Naples’ old town is cut in two by the famous Naples’ Spaccanapoli, or Splitter — SEE Elena Ferrante’s Naples, Then and Now, NYT
Spaccanapoli is the perfect visual metaphor for the split that exists in many Italian Americans raised in Italian-style households. We are torn between the old country and the new, between a present American life and the past. We are the product of two places, and we live with that friction.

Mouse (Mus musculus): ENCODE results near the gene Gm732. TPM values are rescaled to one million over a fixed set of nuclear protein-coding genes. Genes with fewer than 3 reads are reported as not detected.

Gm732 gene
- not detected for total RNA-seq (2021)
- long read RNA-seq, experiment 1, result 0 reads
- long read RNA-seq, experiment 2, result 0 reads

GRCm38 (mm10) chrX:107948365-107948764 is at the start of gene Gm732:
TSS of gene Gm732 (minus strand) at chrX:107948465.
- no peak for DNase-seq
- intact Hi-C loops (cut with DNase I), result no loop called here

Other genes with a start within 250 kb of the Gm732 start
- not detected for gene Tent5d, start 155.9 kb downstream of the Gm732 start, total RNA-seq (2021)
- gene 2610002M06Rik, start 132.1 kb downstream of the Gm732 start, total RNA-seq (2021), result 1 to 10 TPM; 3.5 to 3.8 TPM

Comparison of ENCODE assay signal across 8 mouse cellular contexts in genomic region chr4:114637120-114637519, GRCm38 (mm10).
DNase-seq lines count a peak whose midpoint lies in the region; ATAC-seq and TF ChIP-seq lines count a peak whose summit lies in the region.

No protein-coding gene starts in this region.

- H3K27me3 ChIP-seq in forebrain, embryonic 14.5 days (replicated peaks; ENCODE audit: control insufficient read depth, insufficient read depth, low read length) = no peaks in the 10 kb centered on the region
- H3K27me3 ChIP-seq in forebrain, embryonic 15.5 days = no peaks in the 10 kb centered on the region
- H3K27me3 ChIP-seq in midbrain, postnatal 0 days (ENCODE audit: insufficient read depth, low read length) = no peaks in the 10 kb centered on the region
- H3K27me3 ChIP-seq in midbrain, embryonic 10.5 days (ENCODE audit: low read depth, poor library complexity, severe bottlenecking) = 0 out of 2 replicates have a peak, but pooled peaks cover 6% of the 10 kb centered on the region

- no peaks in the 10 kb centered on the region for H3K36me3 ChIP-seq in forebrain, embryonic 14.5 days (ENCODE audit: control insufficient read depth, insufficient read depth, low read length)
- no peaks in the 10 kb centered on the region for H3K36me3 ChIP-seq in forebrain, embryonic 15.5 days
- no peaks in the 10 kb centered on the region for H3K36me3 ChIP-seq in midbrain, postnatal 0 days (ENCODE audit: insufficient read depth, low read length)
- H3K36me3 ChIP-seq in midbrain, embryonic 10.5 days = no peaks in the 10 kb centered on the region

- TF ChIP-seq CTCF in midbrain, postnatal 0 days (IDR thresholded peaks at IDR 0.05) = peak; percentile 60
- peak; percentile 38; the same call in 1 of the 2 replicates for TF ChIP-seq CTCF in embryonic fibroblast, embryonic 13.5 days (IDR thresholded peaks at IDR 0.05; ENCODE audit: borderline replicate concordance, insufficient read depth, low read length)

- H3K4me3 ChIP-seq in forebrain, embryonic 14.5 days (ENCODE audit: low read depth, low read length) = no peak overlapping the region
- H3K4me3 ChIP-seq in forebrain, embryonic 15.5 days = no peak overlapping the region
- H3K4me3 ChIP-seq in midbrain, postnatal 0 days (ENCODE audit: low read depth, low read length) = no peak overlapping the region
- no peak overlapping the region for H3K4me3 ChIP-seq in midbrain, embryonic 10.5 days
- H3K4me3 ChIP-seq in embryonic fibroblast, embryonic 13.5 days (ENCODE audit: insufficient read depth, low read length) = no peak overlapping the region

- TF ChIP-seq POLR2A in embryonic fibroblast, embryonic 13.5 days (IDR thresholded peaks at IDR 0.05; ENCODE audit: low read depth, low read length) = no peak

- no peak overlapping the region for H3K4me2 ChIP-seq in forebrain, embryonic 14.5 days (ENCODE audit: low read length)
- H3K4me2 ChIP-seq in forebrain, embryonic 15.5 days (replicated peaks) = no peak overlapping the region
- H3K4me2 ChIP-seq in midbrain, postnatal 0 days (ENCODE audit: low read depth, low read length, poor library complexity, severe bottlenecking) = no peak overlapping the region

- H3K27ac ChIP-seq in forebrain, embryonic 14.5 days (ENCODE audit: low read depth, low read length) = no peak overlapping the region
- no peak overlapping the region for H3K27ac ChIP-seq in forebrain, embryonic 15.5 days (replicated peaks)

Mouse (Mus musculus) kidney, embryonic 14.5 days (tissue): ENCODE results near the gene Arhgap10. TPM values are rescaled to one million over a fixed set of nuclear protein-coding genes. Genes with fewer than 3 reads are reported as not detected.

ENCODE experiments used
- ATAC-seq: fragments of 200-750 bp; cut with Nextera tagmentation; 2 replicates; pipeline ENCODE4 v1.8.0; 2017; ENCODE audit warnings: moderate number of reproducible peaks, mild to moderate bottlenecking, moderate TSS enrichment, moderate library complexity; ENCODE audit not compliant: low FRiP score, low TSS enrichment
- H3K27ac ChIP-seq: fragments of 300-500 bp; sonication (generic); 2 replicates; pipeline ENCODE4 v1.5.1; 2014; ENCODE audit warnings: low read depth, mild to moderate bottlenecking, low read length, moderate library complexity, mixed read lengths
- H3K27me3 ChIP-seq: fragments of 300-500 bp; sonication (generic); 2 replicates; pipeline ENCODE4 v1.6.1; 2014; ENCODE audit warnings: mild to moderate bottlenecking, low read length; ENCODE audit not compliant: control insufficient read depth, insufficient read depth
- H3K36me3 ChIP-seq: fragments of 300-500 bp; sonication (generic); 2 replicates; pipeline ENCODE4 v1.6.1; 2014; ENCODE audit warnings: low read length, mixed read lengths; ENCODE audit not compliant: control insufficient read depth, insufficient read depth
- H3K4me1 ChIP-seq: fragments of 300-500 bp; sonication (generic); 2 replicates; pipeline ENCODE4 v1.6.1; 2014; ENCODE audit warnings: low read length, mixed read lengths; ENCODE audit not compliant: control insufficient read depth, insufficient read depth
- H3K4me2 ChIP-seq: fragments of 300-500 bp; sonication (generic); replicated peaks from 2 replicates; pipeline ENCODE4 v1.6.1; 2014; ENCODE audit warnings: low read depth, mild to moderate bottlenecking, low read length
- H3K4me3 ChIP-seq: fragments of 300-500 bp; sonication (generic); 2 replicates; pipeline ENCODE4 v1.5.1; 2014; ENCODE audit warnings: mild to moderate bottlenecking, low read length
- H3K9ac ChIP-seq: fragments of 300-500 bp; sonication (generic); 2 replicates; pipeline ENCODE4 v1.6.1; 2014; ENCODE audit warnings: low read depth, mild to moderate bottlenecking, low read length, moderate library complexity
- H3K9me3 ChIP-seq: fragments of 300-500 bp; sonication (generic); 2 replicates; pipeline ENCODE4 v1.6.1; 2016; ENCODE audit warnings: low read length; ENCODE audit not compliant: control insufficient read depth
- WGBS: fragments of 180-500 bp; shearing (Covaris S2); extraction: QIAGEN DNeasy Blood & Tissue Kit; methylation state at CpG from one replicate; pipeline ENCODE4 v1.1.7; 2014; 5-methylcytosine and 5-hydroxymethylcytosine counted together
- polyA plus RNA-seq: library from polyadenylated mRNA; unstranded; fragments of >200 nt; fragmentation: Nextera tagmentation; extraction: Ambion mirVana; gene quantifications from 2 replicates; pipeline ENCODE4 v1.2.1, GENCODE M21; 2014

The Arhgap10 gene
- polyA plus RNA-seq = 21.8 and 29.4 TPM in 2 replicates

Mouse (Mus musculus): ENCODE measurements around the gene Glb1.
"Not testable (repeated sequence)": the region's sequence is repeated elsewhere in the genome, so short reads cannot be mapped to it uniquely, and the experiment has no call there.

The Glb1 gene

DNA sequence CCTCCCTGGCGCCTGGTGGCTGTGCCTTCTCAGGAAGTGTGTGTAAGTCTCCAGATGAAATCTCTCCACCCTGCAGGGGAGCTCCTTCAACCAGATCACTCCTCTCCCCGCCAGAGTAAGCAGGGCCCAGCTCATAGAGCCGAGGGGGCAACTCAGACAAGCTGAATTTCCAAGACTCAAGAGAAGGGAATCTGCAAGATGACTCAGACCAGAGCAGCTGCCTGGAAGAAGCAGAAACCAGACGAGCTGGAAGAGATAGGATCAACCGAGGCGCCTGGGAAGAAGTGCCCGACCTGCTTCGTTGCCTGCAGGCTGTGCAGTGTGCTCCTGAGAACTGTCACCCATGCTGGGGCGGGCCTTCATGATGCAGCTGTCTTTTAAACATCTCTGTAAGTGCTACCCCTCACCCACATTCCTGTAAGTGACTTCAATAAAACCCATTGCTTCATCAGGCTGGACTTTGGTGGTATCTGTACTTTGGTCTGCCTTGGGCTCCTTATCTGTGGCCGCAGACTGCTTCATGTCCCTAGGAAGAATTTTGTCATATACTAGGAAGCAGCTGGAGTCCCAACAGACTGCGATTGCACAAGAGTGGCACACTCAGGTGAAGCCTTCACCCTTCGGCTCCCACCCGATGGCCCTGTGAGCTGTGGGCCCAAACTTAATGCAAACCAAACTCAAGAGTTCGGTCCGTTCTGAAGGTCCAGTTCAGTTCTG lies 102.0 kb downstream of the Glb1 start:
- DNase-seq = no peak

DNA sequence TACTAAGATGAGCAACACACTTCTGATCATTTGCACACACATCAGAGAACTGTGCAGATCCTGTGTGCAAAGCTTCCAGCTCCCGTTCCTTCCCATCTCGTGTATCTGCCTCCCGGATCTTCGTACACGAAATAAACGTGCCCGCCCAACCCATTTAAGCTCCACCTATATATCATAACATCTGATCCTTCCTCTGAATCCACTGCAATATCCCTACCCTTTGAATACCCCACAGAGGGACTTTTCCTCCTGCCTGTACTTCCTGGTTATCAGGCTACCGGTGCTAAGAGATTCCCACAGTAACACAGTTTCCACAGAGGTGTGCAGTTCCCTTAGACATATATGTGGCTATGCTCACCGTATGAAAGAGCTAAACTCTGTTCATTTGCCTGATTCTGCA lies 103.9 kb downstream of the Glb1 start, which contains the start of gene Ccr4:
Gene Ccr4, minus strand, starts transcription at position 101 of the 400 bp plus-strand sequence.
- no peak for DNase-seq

I was at a dinner party once in Tuscany with a group of Romans. I was telling them how my great-grandfather had come from Monterotondo, a small town north of Rome. I proceeded to claim Italy for my own–I even referred to myself as an Italian–when suddenly they burst out laughing. “You’re a Yank!” cried one.
If in Italy we are laughed at when we identify as “Italian,” equally, we risk ethnic jokes and ridicule in America once our ethnicity is revealed. This “split” is a theme in my upcoming novel, Italian Love Cake, to be published by Bordighera Press, April 2021. See Italian Love Cake, a novel for details.